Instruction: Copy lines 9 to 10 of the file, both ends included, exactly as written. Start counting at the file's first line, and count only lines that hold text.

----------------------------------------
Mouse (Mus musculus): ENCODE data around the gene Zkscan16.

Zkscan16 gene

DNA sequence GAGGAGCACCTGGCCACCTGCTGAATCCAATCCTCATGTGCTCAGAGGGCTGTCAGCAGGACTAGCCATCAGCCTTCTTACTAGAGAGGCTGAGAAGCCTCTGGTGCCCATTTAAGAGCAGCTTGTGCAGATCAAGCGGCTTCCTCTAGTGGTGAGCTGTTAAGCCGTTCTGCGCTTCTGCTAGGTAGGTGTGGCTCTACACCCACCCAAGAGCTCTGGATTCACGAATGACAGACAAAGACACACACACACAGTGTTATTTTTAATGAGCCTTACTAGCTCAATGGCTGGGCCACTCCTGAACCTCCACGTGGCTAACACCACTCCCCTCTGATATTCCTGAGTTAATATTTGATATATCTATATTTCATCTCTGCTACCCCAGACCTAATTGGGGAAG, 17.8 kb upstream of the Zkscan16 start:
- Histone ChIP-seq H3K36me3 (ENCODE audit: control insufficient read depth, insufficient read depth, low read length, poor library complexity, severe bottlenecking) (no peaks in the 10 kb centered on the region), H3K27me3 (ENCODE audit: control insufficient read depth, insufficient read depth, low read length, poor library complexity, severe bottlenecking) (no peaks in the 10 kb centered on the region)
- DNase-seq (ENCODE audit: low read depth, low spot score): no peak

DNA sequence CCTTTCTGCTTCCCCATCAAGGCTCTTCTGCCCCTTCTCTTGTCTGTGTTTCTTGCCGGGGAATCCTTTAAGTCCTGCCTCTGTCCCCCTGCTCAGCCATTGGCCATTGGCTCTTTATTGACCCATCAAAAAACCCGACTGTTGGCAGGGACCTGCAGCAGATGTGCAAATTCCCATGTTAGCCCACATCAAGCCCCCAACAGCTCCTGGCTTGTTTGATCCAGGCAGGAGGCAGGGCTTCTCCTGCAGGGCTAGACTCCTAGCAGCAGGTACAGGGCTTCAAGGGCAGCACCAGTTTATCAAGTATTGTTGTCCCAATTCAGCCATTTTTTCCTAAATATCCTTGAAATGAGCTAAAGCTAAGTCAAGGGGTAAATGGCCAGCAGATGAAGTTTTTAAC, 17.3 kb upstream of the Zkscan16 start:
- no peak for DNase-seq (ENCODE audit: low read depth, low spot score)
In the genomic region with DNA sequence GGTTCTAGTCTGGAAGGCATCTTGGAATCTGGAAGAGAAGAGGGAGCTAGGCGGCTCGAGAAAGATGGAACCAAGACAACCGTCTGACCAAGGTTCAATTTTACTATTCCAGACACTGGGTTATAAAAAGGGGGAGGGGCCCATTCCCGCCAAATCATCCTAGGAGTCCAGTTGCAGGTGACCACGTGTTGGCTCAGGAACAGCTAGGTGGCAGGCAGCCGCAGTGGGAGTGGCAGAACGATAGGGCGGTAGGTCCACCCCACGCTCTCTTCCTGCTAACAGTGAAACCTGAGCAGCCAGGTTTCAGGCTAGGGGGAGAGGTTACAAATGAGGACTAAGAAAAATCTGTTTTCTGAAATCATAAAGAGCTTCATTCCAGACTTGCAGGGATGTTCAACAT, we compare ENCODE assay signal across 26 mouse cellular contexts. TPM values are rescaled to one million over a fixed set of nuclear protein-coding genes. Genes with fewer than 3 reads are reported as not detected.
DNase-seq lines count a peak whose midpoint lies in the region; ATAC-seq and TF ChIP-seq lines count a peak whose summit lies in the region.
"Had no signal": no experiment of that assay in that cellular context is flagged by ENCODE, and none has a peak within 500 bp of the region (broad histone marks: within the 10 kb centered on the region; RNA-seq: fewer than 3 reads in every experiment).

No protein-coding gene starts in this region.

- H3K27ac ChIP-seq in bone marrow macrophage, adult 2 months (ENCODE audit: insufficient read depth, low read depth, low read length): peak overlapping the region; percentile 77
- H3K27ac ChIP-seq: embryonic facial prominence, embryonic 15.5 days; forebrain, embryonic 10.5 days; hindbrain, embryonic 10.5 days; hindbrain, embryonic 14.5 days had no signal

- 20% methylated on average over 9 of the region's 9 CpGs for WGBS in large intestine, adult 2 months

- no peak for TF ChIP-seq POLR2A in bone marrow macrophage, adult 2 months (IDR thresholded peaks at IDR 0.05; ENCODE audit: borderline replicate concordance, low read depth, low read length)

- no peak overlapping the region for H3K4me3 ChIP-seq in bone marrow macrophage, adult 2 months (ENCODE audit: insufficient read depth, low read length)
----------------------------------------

DNase-seq lines count a peak whose midpoint lies in the region; ATAC-seq and TF ChIP-seq lines count a peak whose summit lies in the region.
"Had no signal": no experiment of that assay in that cellular context is flagged by ENCODE, and none has a peak within 500 bp of the region (broad histone marks: within the 10 kb centered on the region; RNA-seq: fewer than 3 reads in every experiment).